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Randomized double blind clinical trial evaluating the Ellagic acid effects on insulin resistance, oxidative stress and sex hormones levels in women with polycystic ovarian syndrome

Abstract

Objective

The design of this study was due to the report of the antioxidant properties of Ellagic acid (EA) for its evaluation on the Insulin resistance (IR), oxidative stress and sex hormones levels in women with polycystic ovarian syndrome (PCOS).

Methods

In this randomized, double-blind, placebo-controlled clinical trial, 60 patients were recruited. Patients were randomly allocated consumed a capsule containing 200 mg of EA per day (n = 30) or placebo (n = 30) for 8 weeks. The fasting blood sugar (FBS), insulin, IR, total cholesterol (TC), triglycerides (TG), low density lipoprotein (LDL), high density lipoprotein (HDL), total antioxidant capacity (TAC), Malondialdehyde (MDA), C-reactive protein (CRP), Tumor necrosis factor-alpha (TNF-α), sex hormones and anti-mullerian hormone (AMH) were measured at the beginning and end of the study.

Result

At the end of the study, the mean of FBS, insulin, IR, TC, TG, LDL, MDA, CRP, TNF-α, total testosterone, prolactin and AMH were significantly decreased in the intervention group compared to the placebo group (P < 0.05). Also, there was a significant increase in the mean of TAC after supplementation with EA (P < 0.05). At the end of the study, no significant changes were observed in the mean of anthropometric factors, physical activity and food intake (P > 0.05).

Conclusion

EA supplementation can be helpful as a diet supplement in women with PCOS through improvement in insulin resistance. This supplement may be used to reduce metabolic disorders in women.

Trial registration

This study was retrospectively (07–07-2019) registered in the Iranian website (www.irct.ir) for registration of clinical trials (IRCT20141025019669N12).

Introduction

Polycystic ovary syndrome (PCOS) is a common endocrine disorder that affects about 5–10% of women before menopause [1]. The prevalence of this disorder varies from 2 to 26% in different countries, which can be due to differences in the population under study, the variety of criteria used to define it, the inconsistent cut-off points, and the method used to define each criterion [2]. In the Rotterdam area of the Netherlands, the prevalence is estimated to be up to 20%. The prevalence of this disease in Iran according to Rotterdam criteria is 15.2% [3]. Lack of ovulation or limited ovulation with elevated biological testosterone levels and increased production of ovarian androgens are symptoms of this disorder [4]. In this condition, the patient is more likely to develop insulin resistance (IR), obesity and an increased risk of type 2 diabetes [5]. According the scientific studies, IR can cause oxidative stress condition in these patients. Oxidative stress is effective in increasing the production of androgens, disruption of the stages of development of ovarian follicles and damage of ovarian tissue in patients with polycystic ovary [6]. Oxidative stress indices in patients with PCOS are increased and the total antioxidant capacity of blood is decreased [7]. Also, increased pro-inflammatory cytokines also play an important role in causing systemic IR and thereby worsening the syndrome [8].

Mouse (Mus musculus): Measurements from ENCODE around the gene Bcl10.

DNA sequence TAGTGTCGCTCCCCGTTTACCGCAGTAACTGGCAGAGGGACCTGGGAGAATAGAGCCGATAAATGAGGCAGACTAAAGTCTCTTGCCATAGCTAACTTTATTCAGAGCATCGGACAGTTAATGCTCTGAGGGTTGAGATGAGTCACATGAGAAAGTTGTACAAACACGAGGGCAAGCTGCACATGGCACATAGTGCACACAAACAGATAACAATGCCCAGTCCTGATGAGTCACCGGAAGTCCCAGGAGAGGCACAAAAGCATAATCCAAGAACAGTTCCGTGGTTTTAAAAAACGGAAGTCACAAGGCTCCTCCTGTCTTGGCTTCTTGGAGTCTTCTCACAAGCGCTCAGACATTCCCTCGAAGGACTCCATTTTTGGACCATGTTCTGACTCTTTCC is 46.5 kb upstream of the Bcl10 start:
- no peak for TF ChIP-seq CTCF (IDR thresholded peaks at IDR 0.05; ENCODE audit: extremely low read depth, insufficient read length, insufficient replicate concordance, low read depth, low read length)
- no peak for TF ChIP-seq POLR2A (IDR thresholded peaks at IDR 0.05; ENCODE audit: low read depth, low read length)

The use of antioxidant compounds in reducing IR and chronic inflammation and consequently better management of PCOS syndrome has been of particular interest in recent research [9]. Numerous studies today have demonstrated the impact of non-pharmacological treatments by modifying lifestyle on reproductive performance improvement and reducing cardiovascular metabolic risk factors [10]. Polyphenols as secondary plant metabolites are found in vegetables and fruits. Scientific evidence confirms the beneficial effects of polyphenols in reducing the complications of metabolic diseases. As potent antioxidants, they have protective and therapeutic effects in managing the effects of oxidative stress by regulating inflammatory cytokines and enzymes, enhancing antioxidant defense and suppressing inflammatory pathways and their cellular signaling mechanisms [11]. Ellagic acid is one of the types of polyphenols in which the strong hydrogen bonding network acts as an electron acceptor, which in turn enables EA to participate in a number of reactions. This polyphenol is naturally found in numerous fruits and vegetables, including strawberries, red raspberries, pomegranates and grapes [12]. Ellagic acid can reduce the symptoms of chronic diseases such as dyslipidemia, IR in type 2 diabetes, and nonalcoholic fatty liver disease [13]. Despite advances in information about EA, the mechanism of its activity has not yet been discovered, which may be due to the complexity of its metabolism and depends on various factors. Due to the antioxidant and inflammatory effects that have been reported about EA and the lack of human studies of this polyphenol supplementation in PCOS, the present study aimed to investigate the effect of EA on blood glucose, IR, lipid profile, oxidative stress status, inflammatory factors, sex hormone levels and anti-mullerian hormone in women with PCOS.